The French-German Cultural Center in Ramallah is a partnership between the Goethe-Institut Palestinian Territories and the Institut français Jerusalem.
Cultivation of sociocultural role
The geopolitical conditions and challenges in Palestine lead to a limited private domain for its inhabitants. However, cultural institutions have taken the first steps to bridge this gap. Community spaces, such as the Third Square in Ramallah, are still rare in Palestinian territories, but highly sought after.
Now the renovated institute fulfills its socio-cultural role even more. The design arouses the audience’s curiosity to explore the center and its rich cultural program and allows for more engaged communication.
The design is a co-creation of includi (concept, workshop, design, art direction) and Ramallah-based Saed Obaid Architectural & Interior Design (final design, engineering) in collaboration with local agency Topaz interior (furniture and decoration).
“Our shared goal was to create a welcoming, safe and inspiring public space in Ramallah that feels like home and that enables multicultural experiences, events and meetings. A place for ‘time well spent’,” sums up Aat Vos, creative director at includi.
A collection of culture
The cultural ensemble’s new public space is located on the ground floor and on the first floor of the building. On the ground floor there is an informal, welcoming café, but also a multifunctional seminar room, which gives teaching a visible role in the public space. On the first floor, visitors will find the library, a makerspace, a children’s corner and a stage for low-threshold local cultural events, such as film nights, concerts, conferences, etc. There is also an office and a ‘cocoon’ that provides space for public but more personal meetings , such as information meetings for people interested in studying in France or Germany. The overall look is warm, inviting and fresh.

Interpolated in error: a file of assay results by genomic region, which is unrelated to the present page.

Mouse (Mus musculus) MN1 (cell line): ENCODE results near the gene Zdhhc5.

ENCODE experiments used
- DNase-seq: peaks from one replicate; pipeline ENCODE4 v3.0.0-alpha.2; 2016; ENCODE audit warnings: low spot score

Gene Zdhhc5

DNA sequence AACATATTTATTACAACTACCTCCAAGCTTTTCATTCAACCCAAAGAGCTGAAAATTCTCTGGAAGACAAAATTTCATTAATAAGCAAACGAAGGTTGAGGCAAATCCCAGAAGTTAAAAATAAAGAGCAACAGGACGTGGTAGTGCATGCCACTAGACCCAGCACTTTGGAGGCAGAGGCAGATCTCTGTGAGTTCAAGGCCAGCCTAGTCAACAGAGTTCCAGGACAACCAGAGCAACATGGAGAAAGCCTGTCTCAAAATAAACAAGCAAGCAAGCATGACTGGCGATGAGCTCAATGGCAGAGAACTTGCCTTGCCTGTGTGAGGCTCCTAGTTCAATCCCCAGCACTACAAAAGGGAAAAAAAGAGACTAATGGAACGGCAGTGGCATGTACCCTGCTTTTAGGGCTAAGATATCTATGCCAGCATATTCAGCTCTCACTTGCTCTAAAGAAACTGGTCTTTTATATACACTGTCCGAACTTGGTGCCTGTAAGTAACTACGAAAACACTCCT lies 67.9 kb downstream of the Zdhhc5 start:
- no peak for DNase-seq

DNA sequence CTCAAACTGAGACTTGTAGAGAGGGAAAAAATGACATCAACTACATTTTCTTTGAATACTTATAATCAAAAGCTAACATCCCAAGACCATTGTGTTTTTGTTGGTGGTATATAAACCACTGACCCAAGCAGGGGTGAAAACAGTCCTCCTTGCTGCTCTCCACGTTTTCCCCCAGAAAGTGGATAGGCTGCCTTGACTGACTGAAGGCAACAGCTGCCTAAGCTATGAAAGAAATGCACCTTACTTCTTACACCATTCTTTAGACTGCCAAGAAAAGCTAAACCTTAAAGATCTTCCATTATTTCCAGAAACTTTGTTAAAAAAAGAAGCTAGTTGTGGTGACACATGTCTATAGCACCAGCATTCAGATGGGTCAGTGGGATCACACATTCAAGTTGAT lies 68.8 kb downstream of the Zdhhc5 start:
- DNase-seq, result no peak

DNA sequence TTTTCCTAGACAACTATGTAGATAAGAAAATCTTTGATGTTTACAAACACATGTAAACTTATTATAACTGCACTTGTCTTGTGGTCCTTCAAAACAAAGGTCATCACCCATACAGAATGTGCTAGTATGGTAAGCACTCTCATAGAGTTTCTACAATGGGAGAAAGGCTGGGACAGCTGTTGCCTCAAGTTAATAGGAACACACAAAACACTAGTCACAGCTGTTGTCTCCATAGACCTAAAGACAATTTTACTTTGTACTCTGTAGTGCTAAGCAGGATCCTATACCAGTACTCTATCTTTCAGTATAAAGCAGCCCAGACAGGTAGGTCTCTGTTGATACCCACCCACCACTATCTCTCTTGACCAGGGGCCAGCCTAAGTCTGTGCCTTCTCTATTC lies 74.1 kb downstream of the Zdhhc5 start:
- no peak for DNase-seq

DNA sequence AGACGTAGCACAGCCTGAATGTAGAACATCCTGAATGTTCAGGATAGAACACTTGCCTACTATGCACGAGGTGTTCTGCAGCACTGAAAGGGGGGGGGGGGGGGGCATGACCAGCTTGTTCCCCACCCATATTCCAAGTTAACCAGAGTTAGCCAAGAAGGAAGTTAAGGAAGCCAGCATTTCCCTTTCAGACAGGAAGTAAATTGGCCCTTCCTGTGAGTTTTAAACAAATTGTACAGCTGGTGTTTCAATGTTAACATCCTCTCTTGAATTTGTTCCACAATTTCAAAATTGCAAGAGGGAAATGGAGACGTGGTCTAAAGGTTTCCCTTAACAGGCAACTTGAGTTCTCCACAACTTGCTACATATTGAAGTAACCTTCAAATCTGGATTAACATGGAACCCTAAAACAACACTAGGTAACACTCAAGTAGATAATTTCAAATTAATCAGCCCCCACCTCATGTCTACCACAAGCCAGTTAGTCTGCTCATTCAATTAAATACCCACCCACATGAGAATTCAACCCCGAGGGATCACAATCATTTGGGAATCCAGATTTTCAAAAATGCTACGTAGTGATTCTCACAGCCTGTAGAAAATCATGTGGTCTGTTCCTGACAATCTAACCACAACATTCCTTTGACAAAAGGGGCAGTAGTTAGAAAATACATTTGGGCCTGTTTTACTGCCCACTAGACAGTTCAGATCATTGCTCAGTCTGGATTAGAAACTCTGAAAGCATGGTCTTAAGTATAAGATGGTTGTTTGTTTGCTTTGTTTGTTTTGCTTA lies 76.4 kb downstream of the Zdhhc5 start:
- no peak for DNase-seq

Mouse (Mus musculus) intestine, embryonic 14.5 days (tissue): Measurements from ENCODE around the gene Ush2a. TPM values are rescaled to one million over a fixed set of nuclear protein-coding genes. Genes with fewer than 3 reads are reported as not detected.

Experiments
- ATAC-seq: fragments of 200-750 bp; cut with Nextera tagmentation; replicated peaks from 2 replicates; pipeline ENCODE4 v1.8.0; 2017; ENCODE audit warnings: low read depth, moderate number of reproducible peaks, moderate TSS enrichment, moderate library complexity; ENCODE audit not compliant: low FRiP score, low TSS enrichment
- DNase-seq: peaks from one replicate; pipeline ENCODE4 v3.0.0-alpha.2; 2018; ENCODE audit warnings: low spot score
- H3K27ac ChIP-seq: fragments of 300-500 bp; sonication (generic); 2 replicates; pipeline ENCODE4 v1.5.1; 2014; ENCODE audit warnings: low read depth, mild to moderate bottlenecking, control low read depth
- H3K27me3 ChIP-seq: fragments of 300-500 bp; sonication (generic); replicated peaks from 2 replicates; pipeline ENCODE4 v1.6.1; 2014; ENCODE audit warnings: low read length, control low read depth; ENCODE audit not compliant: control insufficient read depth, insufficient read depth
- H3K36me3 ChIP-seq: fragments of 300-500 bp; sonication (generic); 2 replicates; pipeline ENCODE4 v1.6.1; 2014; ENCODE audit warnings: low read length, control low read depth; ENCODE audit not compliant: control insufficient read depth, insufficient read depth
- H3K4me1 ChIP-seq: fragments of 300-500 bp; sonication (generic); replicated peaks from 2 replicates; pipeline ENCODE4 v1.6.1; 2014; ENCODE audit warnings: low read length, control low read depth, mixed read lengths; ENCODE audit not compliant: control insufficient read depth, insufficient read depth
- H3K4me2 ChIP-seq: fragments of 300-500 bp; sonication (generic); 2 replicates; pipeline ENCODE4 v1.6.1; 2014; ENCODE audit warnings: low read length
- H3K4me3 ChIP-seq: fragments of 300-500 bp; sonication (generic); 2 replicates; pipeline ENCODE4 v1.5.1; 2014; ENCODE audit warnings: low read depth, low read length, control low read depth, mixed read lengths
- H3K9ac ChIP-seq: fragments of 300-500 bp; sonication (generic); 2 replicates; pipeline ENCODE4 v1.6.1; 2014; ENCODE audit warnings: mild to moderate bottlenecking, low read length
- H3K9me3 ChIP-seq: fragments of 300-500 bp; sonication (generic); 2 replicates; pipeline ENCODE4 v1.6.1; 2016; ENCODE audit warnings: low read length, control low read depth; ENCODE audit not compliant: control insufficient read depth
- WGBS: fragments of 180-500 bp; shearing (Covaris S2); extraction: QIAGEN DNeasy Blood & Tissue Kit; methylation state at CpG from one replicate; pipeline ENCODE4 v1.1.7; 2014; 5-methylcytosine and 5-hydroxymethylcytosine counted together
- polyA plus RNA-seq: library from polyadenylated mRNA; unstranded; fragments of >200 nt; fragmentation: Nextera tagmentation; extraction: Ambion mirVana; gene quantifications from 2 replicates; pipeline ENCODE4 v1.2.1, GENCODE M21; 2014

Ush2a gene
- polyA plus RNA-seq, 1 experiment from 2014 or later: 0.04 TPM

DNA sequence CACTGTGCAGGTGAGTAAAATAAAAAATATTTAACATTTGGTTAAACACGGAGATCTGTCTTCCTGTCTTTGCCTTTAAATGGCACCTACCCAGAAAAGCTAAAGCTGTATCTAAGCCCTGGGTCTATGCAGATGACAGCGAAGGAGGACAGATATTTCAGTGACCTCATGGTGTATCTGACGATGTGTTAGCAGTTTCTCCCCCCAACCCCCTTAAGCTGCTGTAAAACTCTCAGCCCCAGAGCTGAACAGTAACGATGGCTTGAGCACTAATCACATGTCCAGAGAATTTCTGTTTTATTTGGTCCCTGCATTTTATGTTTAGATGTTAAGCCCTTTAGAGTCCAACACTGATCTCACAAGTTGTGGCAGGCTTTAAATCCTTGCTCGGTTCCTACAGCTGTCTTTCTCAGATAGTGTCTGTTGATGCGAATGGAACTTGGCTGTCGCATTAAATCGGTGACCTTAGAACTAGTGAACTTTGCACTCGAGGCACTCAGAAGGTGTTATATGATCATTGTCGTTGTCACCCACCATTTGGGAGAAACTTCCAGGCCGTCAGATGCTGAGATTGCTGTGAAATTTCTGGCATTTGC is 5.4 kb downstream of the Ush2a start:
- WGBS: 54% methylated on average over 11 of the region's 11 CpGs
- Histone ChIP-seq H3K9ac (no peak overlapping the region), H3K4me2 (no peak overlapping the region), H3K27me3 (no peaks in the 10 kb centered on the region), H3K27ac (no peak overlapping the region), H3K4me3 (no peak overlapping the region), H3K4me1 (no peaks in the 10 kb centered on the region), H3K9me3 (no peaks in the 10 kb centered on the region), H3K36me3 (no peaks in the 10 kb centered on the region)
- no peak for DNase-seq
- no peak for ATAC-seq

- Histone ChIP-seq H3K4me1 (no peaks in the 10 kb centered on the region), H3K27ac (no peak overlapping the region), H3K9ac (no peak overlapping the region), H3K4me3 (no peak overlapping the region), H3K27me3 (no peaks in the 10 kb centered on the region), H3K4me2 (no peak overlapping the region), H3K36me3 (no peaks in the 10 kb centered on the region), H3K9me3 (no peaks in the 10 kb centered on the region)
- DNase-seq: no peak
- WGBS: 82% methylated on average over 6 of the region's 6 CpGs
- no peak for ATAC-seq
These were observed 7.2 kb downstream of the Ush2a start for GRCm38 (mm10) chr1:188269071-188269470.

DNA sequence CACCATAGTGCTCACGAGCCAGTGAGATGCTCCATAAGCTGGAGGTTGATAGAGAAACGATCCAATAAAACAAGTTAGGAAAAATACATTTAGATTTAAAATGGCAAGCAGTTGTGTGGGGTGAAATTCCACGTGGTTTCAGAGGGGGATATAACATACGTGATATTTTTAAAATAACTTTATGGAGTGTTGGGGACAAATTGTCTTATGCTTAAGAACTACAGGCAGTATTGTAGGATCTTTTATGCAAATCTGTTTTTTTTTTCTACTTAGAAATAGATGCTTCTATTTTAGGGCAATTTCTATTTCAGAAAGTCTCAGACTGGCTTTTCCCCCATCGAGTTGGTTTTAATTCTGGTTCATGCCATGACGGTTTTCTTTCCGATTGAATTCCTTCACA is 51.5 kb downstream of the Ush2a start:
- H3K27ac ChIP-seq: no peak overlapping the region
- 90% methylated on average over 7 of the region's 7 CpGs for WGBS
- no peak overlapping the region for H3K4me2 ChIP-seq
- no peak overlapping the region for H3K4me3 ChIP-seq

A warm base welcomes visitors with yellow on the walls, a brown ceiling for an extra cozy atmosphere and local references for a friendly and familiar feeling, such as side tables with colorful tiles, a ‘cocoon’ wallpaper with unmistakable Palestinian motifs, hand crocheted elements for the bar stools in the café and a large carpet in the children’s corner made by local craftsmen. Blue accents add a touch of freshness.
Above all, accessible
Hélène IJsselstijn, interior designer at includi looks back: “It was a challenge to find the right materials, chairs and upholstery. We had to deal with very long delivery times and limited stocks due to the pandemic. Thanks to the intensive cooperation with our local ‘building partners’ Saed Obaid and Topaz – who found the right interior elements with great care and attention – we were able to add a beautiful, local identity to this project, making the accessible and inclusive atmosphere a reality. Thanks to the visibility of visitors behind the project window, in workplaces with lighting above and through a variety of seating in the hall and cafe area. A long communal table on the ground floor invites you to take a seat and sets the tone at the entrance. Informality and ‘deinstitutionalisation’ are also translated into the signage, for example by hitting on signs saying ‘Please do not disturb us’.”
The public spaces within Kultur Ensemble form an authentic third place that, thanks to an inclusive interior concept, is more accessible to visit and will hopefully be experienced as a “home away from home” by an audience of all ages and backgrounds… A cultural center, where – in addition to everything there is to learn and experience – you will certainly enjoy living alone or with others.
Client: Goethe-Institut Palestinian Territories
incl.: concept, workshop, design, art direction (team: Aat Vos, Hélène IJsselstijn, Eunice Ma, Jasper Poortvliet, Pepijn Vos)
Saed Obaid Architectural & Interior Design: Final Design, Engineering
Topaz interior: furniture and decoration
Photo: Marco Heyda